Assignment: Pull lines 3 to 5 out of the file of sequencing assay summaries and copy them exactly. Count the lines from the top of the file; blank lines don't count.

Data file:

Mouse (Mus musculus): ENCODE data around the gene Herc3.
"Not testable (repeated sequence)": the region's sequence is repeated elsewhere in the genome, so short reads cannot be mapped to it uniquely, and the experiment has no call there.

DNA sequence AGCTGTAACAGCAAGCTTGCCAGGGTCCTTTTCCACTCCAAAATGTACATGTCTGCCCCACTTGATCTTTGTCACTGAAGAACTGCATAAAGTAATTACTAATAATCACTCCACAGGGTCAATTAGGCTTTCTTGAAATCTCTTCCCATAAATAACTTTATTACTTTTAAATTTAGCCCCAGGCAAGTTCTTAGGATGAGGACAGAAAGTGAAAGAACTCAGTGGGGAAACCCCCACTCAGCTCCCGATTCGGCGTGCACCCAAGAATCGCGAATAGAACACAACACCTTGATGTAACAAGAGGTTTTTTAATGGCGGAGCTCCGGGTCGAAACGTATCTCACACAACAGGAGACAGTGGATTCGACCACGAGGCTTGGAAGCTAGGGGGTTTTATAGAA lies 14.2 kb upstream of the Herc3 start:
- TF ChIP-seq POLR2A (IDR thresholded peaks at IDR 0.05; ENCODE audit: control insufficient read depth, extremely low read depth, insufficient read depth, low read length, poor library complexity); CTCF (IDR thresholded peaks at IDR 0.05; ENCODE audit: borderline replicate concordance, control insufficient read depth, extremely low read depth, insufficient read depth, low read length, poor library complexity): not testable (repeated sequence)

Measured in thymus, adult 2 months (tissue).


DNA sequence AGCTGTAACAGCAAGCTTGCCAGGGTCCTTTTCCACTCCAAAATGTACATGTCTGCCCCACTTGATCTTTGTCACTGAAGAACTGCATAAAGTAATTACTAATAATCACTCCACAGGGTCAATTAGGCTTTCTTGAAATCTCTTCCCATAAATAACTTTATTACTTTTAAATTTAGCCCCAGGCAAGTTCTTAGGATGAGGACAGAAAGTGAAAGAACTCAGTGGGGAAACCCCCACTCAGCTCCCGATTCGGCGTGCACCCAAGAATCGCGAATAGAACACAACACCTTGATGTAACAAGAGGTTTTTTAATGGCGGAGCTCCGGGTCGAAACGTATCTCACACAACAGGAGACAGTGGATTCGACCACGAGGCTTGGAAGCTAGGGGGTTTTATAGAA lies 14.2 kb upstream of the Herc3 start:
- TF ChIP-seq POLR2A (IDR thresholded peaks at IDR 0.05; ENCODE audit: control insufficient read depth, extremely low read depth, insufficient read depth, low read length, poor library complexity); CTCF (IDR thresholded peaks at IDR 0.05; ENCODE audit: borderline replicate concordance, control insufficient read depth, extremely low read depth, insufficient read depth, low read length, poor library complexity): not testable (repeated sequence)

Measured in thymus, adult 2 months (tissue).